Remote headphone options for ipod touch?
March 5, 2010 11:47 AM   Subscribe

I love the remote control and mic on the headphones that came with my ipod touch. However, I am rough on headphones and after only a couple of months I find that one ear no longer works. I dislike the idea of buying $30 headphones every few months -- do I have any other options?

I have tried a third-party remote control* that my husband has used with his ipod classic -- unfortunately, it doesn't seem to speak well with my ipod touch. The play/pause function works, but the volume does not, nor does the forward or backward. (Which is a shame, because I was thinking of using it anyways before my headphones broke, because I am a podcast addict and always wanting to skip back a bit to hear something I missed).

Obviously, my default option is to replace my headphones and then be more careful. I just wanted to find out if there are other products which might do the same things, while being either cheaper and/or more robust. I can wear any type of earphone.

*not a wireless remote, but a cord that plugs into the data port on the ipod and into which you plug your headphones. It also has a volume resister, which is great for reducing the volume lower than the ipod is normally capable of.
posted by jb to Technology (16 answers total) 8 users marked this as a favorite
Best answer: If you've only had them a couple of months won't Apple replace them for free?
posted by wabbittwax at 11:50 AM on March 5, 2010

Response by poster: I should check that out -- I guess I assumed that headphones, being relatively cheap and very fragile, were not covered by the limited manufacturer's warrenty. And clearly they functioned for several months, so it's not a manufacturing error.
posted by jb at 11:52 AM on March 5, 2010

I've had my eye on these for a while. I'm assuming that iPhone compatibility is synonymous with iPod Touch compatibility. I haven't used these myself. They appear to be a nicer version of the Apple earbuds that come with the iPhone, with the same functionality.
posted by The Winsome Parker Lewis at 11:54 AM on March 5, 2010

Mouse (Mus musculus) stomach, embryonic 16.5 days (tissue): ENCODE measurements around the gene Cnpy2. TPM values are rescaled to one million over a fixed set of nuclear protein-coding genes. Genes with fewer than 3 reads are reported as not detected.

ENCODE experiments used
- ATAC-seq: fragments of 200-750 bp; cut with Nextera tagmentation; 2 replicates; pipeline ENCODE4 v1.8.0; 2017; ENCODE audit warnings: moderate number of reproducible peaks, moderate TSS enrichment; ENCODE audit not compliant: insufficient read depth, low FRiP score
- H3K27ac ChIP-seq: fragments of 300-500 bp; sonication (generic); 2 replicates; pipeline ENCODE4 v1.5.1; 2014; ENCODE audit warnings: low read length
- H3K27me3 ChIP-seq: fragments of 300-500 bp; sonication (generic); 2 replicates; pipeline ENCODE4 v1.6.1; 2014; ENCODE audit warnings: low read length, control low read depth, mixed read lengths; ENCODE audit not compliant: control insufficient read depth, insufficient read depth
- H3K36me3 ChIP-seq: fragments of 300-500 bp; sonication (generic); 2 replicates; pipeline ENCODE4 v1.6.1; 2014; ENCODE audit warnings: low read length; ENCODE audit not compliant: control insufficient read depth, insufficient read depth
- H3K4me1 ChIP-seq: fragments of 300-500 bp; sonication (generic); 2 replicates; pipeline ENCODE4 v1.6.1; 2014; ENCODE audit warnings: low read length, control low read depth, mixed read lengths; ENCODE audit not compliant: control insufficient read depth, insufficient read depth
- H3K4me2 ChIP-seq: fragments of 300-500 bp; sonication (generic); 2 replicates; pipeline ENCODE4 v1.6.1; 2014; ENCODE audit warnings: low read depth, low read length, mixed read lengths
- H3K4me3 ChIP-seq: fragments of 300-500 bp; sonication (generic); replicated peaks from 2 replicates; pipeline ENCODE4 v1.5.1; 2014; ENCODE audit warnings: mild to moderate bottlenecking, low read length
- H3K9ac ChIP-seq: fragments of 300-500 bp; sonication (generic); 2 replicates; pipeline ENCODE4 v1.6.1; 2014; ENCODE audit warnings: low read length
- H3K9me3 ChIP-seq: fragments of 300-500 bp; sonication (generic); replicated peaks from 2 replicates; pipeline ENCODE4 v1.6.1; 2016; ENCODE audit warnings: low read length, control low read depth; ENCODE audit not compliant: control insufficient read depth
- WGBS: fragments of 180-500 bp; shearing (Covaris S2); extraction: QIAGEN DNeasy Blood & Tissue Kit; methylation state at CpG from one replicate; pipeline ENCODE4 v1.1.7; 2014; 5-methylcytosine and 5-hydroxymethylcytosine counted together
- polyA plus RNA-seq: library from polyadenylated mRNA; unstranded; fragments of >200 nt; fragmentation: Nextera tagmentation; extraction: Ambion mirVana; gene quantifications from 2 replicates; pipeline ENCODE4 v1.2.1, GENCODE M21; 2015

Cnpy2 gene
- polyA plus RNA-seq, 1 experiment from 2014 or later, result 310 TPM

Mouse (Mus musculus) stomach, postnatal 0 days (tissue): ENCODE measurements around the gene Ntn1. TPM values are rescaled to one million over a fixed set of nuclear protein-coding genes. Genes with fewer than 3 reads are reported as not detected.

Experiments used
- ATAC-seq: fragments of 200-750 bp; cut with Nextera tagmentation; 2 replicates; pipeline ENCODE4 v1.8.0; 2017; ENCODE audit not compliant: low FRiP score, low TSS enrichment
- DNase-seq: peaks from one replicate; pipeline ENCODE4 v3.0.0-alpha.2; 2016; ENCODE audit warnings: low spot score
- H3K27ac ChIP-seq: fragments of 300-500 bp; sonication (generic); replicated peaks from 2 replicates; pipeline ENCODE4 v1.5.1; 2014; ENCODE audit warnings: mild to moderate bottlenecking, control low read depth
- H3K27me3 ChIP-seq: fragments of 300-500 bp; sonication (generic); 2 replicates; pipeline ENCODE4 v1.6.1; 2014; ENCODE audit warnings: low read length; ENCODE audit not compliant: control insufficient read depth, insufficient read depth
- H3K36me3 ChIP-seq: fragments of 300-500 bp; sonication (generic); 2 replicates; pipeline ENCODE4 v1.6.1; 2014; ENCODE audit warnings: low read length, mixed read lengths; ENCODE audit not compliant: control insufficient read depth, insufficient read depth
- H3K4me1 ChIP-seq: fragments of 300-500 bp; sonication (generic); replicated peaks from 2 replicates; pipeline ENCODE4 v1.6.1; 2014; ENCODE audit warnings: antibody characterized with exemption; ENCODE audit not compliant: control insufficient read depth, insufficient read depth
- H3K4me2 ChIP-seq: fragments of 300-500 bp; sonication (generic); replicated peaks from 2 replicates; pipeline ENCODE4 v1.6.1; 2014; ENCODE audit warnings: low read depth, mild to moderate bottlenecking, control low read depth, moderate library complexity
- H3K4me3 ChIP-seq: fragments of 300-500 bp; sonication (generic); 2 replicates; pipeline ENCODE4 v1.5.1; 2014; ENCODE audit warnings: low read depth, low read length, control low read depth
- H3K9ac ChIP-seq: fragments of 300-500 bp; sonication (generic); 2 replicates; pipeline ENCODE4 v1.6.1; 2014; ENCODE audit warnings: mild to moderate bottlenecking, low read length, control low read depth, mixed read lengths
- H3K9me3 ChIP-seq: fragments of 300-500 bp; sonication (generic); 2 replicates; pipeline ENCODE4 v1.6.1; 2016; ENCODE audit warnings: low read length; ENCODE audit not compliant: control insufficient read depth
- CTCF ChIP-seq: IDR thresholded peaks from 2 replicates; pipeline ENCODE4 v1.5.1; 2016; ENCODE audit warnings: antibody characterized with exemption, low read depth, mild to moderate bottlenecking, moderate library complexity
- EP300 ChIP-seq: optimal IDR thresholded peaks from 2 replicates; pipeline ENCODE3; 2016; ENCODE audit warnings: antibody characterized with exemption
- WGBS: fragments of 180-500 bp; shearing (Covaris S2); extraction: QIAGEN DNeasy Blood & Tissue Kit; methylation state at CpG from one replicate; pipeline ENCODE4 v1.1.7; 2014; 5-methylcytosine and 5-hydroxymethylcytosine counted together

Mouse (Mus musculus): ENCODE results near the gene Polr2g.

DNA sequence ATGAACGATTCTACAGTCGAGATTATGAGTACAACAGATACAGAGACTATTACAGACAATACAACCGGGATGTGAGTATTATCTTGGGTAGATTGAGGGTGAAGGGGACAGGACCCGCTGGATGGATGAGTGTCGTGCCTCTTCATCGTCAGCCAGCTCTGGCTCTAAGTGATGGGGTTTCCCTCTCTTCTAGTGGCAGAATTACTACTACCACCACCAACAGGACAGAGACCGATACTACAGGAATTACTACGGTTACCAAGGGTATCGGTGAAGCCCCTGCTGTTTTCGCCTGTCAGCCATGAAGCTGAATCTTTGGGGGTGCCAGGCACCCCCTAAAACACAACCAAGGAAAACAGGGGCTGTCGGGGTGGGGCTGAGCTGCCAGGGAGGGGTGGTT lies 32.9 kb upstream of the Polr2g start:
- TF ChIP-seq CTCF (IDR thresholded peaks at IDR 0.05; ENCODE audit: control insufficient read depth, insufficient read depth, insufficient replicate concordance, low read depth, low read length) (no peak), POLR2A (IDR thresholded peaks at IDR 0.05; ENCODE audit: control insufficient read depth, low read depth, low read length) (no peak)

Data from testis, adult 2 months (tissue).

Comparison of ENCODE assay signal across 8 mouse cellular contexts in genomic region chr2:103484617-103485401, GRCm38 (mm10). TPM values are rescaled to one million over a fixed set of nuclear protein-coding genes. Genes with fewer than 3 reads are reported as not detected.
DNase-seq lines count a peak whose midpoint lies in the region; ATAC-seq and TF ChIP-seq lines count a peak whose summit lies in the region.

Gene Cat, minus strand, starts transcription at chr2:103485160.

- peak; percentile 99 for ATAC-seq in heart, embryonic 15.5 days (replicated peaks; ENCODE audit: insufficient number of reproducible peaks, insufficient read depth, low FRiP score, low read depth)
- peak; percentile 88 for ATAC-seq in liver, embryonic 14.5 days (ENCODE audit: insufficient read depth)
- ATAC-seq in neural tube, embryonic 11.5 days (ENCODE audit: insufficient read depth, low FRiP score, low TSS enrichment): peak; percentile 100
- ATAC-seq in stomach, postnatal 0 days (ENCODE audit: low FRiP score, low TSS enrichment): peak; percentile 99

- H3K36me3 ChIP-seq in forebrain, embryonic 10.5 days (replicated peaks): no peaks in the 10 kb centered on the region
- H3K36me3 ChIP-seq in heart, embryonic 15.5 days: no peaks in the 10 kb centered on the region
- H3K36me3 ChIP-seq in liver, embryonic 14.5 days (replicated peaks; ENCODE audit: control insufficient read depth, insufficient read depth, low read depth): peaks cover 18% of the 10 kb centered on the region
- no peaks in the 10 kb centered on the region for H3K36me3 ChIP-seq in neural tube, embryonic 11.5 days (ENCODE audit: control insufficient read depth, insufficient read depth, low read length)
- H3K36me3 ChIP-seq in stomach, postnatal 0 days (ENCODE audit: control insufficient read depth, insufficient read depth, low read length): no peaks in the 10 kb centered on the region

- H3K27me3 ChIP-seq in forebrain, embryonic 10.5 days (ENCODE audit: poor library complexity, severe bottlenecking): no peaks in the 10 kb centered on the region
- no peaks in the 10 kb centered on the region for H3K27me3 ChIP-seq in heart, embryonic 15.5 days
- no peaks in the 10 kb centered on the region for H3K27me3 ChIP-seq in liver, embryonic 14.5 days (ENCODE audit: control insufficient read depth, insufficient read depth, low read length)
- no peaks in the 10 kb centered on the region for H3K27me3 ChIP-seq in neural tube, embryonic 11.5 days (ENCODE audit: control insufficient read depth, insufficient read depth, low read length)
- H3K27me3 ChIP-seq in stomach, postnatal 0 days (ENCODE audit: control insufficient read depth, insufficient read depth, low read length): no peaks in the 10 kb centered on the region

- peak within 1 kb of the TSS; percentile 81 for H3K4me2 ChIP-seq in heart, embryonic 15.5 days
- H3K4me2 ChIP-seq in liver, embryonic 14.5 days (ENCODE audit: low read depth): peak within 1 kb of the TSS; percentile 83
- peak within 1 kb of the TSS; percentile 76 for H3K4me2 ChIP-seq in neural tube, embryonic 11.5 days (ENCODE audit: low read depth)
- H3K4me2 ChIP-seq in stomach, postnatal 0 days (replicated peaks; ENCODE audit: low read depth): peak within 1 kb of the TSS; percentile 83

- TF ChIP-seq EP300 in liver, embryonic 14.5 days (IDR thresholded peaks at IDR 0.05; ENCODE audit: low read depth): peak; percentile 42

Best answer: I once had Apple headphones give out after a few months (buzz in one ear) and they replaced them for free. It was easy, I just called them on the phone and the new earbuds arrived in the mail a few days later.
posted by PercussivePaul at 12:00 PM on March 5, 2010

Best answer: Apple will replace your headphones if you're within the one-year hardware warranty period (or longer, if you bought AppleCare). Call them up.
posted by Blazecock Pileon at 12:05 PM on March 5, 2010 [1 favorite]

Best answer: You can even do it online. Just stick your iTouch's serial number in and follow the steps. Apple will send you new earbuds and a prepaid packing slip to ship back your busted set.

I actually did this myself yesterday with the set that came with my 3GS (the left ear got really weak), and the new ones arrived this morning! (Unfortunately I was at work, had them shipped to my home, and Apple doesn't allow FedEx to redirect packages once they ship. Now I have to go pick them up at the depot tonight.)
posted by The Lurkers Support Me in Email at 12:15 PM on March 5, 2010

Best answer: If you're near an Apple retail store, just bring them to the genius bar when they're not too busy (or make an appointment). I've done that a few times and gotten a new pair, no questions asked. Once they didn't even take my old ones.
posted by supercres at 12:30 PM on March 5, 2010

I'm assuming the earphones that came with the iTouch are the same that came with my iPhone. If you go with the view that I have that these are disposable headphones and will only last at most a couple months, you can buy cheap chinese knock offs for $3-$4 a pair. I use these from with my iPhone, expecting them to die. Shipping's free, but it takes up to a month to get to me in Canada. So far, I'm okay with this arrangement; I'm on my 3rd pair since October, with daily, hard use.